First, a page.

English and western Mathematics did not become important but have been made important by the society, meaning very often by those who take decisions on behalf of the society. Who are the people who take decisions in this society regarding Education? The decisions are made again by those who have been exposed to some kind of western education, and it is very rarely a person can break off from western Christian modernity once he/she is exposed to it. It is not because western Christian modernity is superior intrinsically but because it has been made superior through political power and manipulation. If one were to go to a person exposed to western Christian modernity and the corresponding education one would naturally get the impression that the western education is superior and that the three r’s representing abstract thinking are very important.

The Sinhala tradition in particular and the Bharath tradition in general refer to the Bahushruthas or those who have heard many things, and not literate, in spite of the fact that the Sinhala people had an alphabet and would have read at least some of the inscriptions that are found from Nagadeepa to Devundara in the island. As I have mentioned the level of abstraction among the Sinhalas is not up to that of the Jews and it is reflected in creating new knowledge in western disciplines. I have nothing against those Ph. D’s and first classes a reader had mentioned as creators of knowledge, but I am afraid none of them were creators of knowledge as such and were nowhere near the Nobel Prize winners and other award winners in science or even literature. (I mention these awards, not because I have any admiration for them but since they are the yardsticks of western knowledge) Even if some of the novels and poems by some of the “giants” in Sinhala literature are translated into English it is very unlikely that they would be awarded the Nobel Prize as they have not grasped the essence of the western culture. Neither have they portrayed the Sinhala culture for the westerners. Most of them have only written western novels and western poems in Sinhala. Sinhala poetry is not meant to be read (kiyaveema) but meant to be “sung” (keema) and the modern day Sinhala poets are only trying to generalize personal experiences and thus trying to abstract them without realizing that they are not good at abstracting. Dr. Gunadasa Amerasekera who tried recently to write personal stories and experiences without abstracting them very much, but sometimes taking credit for what others have done, has been criticized by the “establishment” for not generalizing and abstracting.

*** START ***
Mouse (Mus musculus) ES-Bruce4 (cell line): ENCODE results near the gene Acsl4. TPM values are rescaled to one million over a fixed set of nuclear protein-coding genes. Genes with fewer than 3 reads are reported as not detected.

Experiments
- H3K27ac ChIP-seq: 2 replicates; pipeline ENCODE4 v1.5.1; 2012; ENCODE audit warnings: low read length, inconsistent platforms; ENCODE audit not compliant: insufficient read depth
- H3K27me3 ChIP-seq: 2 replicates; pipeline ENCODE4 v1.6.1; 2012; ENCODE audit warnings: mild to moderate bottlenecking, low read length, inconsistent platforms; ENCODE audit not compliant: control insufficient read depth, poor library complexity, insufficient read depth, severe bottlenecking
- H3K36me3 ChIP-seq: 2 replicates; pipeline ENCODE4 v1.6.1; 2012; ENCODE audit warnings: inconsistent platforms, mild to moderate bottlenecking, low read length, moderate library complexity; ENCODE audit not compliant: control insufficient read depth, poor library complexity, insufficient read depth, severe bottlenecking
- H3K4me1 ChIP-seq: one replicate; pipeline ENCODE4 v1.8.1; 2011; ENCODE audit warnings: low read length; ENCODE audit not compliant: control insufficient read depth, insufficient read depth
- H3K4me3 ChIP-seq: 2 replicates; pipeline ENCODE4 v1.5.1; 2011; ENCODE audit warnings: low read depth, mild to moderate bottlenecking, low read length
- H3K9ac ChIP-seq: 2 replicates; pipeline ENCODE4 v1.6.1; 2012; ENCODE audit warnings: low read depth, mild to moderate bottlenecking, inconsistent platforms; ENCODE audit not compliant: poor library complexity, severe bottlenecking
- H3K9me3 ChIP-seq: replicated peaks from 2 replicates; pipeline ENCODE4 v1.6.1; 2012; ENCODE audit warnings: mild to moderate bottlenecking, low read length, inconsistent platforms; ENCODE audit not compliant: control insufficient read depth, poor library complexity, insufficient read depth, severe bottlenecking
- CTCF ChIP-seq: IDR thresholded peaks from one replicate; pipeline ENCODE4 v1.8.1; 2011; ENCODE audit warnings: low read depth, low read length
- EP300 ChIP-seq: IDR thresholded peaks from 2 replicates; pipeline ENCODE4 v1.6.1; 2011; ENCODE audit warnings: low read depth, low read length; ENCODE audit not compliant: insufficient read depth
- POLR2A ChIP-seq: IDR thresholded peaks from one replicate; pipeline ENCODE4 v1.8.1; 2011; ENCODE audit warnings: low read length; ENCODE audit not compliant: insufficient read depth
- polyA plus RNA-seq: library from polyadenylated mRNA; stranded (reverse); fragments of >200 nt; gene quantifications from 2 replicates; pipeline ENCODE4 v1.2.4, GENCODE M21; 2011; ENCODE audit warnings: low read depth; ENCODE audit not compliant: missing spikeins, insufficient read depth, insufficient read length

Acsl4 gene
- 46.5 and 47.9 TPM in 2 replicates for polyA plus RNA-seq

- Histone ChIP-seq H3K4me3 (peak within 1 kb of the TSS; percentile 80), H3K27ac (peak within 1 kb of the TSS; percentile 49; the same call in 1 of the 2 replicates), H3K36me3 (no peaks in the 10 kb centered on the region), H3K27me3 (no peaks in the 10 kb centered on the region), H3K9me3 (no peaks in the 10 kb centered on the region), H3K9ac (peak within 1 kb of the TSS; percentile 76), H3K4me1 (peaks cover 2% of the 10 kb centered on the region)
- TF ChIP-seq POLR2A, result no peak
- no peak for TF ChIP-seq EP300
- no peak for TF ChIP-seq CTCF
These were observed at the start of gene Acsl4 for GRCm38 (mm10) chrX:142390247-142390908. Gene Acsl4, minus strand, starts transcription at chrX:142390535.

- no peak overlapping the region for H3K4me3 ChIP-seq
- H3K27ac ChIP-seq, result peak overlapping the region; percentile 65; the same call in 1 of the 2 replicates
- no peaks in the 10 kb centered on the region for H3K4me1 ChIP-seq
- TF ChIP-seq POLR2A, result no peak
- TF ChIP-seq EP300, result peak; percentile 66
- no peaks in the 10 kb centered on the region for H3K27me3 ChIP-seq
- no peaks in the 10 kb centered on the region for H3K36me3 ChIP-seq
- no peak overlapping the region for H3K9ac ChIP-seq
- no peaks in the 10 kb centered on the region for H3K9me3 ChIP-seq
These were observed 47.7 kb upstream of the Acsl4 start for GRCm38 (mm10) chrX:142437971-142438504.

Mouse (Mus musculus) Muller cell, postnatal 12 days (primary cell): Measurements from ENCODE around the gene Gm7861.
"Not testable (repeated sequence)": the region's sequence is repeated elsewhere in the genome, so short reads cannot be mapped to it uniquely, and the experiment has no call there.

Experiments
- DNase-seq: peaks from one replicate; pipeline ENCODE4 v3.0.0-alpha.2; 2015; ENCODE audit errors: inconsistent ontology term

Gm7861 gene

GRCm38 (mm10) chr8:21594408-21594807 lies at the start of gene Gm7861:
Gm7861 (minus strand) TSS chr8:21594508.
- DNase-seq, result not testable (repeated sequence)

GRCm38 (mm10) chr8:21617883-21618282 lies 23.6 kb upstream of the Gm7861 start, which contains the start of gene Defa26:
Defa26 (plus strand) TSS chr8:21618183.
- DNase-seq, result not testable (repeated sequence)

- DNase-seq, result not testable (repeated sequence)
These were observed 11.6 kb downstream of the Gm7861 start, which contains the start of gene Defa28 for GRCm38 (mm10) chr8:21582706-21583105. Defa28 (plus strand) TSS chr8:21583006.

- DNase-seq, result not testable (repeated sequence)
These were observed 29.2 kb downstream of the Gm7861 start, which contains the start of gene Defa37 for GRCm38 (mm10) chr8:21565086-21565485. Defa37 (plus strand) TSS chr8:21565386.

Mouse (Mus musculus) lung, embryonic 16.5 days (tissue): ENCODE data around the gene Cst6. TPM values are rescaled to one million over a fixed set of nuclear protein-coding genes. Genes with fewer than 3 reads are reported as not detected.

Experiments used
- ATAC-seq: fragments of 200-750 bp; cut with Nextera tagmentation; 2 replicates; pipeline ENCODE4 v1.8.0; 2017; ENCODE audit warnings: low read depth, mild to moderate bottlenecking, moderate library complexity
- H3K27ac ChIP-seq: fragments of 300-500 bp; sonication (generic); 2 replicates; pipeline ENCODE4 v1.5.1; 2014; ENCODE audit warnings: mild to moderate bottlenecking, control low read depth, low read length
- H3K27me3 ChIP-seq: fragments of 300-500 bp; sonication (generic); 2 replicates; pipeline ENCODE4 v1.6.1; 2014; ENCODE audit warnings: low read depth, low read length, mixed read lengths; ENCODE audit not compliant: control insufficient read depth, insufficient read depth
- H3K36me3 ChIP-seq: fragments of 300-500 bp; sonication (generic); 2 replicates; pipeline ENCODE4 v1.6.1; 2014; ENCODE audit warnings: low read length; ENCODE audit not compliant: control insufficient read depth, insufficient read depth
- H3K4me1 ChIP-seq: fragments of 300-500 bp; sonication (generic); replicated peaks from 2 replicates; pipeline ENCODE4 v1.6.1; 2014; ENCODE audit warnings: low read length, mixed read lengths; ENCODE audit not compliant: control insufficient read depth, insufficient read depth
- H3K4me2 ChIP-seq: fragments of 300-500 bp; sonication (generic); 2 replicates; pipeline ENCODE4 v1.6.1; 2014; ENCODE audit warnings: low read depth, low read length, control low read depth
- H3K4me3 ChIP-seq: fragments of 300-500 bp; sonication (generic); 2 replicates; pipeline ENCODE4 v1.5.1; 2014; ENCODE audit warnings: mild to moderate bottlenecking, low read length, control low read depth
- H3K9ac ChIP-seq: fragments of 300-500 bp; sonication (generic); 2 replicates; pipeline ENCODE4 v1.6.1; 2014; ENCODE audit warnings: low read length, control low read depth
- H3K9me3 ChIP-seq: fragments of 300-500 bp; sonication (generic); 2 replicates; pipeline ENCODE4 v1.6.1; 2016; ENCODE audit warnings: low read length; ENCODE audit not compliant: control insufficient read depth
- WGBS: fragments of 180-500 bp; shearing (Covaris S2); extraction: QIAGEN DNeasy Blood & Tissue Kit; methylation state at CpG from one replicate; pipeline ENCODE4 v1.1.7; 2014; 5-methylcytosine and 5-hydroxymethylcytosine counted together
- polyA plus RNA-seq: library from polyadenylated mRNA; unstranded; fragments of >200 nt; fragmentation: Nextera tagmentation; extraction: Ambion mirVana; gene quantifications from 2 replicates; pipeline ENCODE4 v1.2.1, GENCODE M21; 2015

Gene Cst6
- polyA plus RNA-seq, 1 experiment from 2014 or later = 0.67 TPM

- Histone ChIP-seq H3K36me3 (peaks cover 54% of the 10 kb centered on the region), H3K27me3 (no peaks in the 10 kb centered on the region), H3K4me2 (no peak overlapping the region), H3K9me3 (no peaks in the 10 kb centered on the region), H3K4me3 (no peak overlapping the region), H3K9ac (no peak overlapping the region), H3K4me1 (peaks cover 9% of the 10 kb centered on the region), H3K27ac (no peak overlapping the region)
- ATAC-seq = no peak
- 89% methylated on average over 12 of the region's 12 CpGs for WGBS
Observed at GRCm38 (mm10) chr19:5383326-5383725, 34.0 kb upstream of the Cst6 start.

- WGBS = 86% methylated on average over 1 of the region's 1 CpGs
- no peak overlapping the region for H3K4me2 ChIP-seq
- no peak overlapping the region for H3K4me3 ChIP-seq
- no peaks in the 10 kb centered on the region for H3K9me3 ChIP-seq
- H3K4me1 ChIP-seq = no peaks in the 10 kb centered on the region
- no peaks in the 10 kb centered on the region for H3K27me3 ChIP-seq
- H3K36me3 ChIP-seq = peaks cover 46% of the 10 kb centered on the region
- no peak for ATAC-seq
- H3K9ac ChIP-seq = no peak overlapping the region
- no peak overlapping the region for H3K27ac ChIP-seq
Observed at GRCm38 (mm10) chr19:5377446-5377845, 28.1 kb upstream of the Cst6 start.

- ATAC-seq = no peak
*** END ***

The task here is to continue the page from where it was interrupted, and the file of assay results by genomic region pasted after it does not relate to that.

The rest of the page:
The pundits are lamenting that people are not reading books these days and that not many novels are sold. They claim that when it comes to poetry it is worse. Who are these pundits who express these views? They are invariably people who have been exposed to western Christian modernity either in English or Sinhala (Tamil) and what they do not realize is that even those days these novels and poems were not bought by the ordinary people. These books were prescribed for examinations and those who wanted to enter the university had to read them. The older generation could be brainwashed by lecturers on the importance of the western novel and the free verse but the younger generation who mainly came from the villages without much exposure to the western “values” could not be brainwashed that easily. Though the novels by the “giants” are not sold people buy books by late Mr. Jayasena Jayakody, even though they are not prescribed for public examinations. All that I am trying to say is that most of the so called bilingual giants were only trying to emulate western novelists, short story writers or poets without much success within the standards set up by of the west. Neither they went in search of a Sinhala tradition and finally it fell on the shoulders of people such as late Jayasena Jayakody to at least pave the way for the future generation to look for such tradition. (To be continued)

Copyright Prof. Nalin De Silva